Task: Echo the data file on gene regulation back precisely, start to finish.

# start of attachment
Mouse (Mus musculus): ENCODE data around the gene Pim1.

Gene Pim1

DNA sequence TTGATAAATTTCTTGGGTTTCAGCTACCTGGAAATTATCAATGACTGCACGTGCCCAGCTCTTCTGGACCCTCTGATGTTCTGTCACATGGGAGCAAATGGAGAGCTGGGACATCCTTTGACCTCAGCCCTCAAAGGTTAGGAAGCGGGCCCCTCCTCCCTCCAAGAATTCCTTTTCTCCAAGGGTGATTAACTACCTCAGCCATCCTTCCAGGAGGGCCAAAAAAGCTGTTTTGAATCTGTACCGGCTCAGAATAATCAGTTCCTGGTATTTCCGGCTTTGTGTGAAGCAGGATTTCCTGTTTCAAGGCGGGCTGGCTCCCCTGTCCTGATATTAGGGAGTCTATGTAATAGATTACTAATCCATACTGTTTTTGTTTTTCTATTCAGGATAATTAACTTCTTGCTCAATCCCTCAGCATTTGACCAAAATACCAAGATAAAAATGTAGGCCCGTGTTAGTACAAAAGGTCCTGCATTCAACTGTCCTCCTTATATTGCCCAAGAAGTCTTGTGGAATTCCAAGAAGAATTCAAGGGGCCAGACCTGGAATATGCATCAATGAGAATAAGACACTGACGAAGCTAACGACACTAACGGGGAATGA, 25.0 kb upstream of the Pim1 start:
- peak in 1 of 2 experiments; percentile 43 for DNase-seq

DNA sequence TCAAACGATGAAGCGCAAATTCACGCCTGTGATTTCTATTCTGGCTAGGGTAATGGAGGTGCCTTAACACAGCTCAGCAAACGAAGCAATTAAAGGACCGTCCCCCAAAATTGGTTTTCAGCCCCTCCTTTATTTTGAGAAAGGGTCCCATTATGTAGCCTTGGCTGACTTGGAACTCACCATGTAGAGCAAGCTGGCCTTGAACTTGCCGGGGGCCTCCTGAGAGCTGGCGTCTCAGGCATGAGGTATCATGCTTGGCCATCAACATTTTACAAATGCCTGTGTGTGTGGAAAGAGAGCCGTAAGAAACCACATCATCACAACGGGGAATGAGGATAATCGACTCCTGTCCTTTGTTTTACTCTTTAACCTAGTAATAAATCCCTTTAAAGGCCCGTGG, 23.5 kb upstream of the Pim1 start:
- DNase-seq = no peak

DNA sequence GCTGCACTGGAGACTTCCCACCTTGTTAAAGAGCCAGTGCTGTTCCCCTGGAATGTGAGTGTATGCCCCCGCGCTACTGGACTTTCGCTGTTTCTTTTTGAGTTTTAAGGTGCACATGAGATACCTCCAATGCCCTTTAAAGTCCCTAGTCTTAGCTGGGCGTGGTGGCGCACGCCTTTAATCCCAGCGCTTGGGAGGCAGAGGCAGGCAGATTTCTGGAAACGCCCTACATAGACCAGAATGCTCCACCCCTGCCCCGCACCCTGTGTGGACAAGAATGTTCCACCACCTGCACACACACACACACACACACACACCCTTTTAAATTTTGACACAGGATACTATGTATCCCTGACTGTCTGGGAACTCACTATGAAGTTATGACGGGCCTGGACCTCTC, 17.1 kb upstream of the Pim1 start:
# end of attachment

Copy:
Mouse (Mus musculus): ENCODE data around the gene Pim1.

Gene Pim1

DNA sequence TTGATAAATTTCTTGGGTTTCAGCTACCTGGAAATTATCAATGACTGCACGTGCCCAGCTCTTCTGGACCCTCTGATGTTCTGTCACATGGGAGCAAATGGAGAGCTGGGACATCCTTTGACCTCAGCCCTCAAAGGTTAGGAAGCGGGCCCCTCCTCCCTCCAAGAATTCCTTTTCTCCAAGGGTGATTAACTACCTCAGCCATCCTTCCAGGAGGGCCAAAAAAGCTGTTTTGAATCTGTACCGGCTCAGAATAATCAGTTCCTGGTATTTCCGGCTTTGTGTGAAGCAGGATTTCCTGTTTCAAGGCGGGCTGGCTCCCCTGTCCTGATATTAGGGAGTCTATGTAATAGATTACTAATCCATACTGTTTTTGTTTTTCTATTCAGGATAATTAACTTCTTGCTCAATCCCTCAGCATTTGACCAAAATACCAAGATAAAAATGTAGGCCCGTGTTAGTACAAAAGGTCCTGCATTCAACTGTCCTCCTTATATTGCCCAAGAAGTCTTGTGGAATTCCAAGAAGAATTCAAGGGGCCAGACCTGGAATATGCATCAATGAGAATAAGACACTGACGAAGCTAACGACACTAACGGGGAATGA, 25.0 kb upstream of the Pim1 start:
- peak in 1 of 2 experiments; percentile 43 for DNase-seq

DNA sequence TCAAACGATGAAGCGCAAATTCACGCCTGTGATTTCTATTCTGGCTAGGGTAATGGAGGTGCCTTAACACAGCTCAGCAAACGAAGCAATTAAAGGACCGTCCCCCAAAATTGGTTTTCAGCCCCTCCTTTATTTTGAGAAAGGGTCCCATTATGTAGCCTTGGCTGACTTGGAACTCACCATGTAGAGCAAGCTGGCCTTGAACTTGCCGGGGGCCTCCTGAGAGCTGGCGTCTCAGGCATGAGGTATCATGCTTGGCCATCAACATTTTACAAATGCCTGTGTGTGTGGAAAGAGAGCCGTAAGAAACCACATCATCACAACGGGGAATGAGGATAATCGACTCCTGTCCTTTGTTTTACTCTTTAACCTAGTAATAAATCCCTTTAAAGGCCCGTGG, 23.5 kb upstream of the Pim1 start:
- DNase-seq = no peak

DNA sequence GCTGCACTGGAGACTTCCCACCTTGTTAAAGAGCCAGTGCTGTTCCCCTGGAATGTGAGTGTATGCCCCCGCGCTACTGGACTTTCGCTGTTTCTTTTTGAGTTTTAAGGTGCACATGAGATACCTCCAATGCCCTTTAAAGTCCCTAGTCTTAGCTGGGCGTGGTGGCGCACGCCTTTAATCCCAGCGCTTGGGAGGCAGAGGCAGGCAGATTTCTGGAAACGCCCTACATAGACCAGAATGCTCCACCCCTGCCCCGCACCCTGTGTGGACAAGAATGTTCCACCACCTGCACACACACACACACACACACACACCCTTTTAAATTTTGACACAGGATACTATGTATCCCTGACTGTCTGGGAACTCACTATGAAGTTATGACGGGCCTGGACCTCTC, 17.1 kb upstream of the Pim1 start: